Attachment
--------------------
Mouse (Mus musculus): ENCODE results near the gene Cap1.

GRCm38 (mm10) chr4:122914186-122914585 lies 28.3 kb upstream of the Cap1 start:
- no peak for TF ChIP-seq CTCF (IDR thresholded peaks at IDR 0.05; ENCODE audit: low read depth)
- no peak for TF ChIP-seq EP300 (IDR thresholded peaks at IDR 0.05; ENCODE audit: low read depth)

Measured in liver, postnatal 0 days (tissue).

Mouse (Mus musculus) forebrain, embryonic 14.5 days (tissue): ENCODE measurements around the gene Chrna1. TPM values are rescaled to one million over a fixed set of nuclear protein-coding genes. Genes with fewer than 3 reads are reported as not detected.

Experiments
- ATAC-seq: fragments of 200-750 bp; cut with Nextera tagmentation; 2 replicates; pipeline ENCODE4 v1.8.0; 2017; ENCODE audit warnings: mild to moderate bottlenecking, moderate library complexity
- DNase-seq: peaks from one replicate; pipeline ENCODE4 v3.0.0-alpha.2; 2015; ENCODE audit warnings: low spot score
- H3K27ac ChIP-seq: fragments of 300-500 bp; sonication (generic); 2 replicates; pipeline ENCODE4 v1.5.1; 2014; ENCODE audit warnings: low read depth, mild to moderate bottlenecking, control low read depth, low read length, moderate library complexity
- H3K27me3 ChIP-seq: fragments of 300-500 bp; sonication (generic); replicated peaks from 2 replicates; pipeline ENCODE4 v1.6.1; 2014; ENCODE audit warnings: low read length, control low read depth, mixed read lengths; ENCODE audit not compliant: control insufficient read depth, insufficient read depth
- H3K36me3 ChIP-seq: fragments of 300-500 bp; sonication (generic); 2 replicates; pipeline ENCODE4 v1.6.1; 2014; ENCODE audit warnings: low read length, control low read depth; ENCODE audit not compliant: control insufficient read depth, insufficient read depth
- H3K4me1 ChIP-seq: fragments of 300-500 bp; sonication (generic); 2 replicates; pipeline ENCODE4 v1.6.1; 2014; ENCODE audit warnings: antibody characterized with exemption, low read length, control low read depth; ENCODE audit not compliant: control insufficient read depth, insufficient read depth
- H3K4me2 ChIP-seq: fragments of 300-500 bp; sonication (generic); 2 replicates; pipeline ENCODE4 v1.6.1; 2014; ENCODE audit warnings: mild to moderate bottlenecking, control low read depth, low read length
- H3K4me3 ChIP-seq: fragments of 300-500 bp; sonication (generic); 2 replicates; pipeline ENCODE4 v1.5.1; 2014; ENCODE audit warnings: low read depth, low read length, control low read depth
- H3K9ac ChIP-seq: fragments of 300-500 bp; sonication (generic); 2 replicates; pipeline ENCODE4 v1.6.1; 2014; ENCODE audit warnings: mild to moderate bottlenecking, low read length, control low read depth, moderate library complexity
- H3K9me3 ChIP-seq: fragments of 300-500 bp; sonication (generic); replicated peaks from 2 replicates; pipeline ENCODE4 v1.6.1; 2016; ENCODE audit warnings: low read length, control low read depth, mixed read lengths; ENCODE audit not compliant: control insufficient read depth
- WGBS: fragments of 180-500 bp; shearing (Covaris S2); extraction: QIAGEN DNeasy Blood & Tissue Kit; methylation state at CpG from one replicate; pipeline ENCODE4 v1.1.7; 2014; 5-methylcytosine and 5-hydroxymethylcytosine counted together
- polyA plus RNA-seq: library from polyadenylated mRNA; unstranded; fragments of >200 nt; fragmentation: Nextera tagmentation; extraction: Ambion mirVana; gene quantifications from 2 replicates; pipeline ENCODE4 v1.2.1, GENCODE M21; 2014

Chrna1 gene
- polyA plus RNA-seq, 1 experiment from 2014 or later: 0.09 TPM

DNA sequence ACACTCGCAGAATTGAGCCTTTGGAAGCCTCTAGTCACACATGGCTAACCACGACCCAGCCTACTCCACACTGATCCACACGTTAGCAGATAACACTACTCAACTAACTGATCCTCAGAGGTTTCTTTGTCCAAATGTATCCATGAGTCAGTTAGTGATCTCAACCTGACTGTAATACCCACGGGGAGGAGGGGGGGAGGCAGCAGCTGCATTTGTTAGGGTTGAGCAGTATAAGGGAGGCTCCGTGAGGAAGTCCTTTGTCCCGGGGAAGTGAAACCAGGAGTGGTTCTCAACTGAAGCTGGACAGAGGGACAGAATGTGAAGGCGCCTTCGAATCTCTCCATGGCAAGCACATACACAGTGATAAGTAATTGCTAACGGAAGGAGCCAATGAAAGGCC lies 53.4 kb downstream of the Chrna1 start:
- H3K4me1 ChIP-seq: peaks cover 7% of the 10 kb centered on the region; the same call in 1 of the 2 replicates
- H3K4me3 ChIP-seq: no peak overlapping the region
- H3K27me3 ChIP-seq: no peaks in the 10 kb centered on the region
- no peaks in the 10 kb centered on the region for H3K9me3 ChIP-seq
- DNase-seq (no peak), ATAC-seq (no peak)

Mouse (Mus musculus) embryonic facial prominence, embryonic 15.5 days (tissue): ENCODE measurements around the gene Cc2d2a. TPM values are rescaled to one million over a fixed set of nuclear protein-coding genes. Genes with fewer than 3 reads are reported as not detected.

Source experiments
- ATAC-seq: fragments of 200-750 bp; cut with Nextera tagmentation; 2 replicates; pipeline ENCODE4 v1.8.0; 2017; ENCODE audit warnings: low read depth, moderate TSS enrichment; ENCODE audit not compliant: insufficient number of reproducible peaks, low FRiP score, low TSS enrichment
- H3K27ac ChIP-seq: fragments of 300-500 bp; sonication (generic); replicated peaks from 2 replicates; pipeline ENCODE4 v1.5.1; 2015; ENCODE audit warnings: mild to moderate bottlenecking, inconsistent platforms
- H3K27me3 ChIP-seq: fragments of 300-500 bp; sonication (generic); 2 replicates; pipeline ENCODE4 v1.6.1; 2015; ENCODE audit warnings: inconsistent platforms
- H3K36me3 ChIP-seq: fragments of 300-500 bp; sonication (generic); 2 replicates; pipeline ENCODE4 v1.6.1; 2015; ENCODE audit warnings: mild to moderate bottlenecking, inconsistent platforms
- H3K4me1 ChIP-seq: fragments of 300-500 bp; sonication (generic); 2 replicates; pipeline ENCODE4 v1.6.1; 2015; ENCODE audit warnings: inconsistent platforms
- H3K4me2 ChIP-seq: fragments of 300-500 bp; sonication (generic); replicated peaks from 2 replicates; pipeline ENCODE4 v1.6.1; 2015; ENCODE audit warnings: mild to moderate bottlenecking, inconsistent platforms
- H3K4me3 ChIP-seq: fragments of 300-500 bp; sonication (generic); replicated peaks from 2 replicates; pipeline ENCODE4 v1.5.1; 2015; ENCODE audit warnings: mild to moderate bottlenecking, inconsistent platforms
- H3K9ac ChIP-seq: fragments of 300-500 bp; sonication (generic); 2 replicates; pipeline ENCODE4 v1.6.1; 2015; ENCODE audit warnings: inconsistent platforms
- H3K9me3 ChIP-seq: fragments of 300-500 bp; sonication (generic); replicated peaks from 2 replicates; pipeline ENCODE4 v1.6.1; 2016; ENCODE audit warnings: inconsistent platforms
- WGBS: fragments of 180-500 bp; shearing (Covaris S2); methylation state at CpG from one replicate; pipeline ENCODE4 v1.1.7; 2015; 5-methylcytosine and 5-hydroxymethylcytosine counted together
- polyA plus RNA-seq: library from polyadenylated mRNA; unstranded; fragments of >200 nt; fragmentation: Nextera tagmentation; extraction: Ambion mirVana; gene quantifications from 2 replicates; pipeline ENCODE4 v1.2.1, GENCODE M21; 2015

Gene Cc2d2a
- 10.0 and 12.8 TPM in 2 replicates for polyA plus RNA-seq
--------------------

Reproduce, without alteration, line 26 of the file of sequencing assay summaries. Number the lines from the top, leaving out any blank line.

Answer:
- no peaks in the 10 kb centered on the region for H3K9me3 ChIP-seq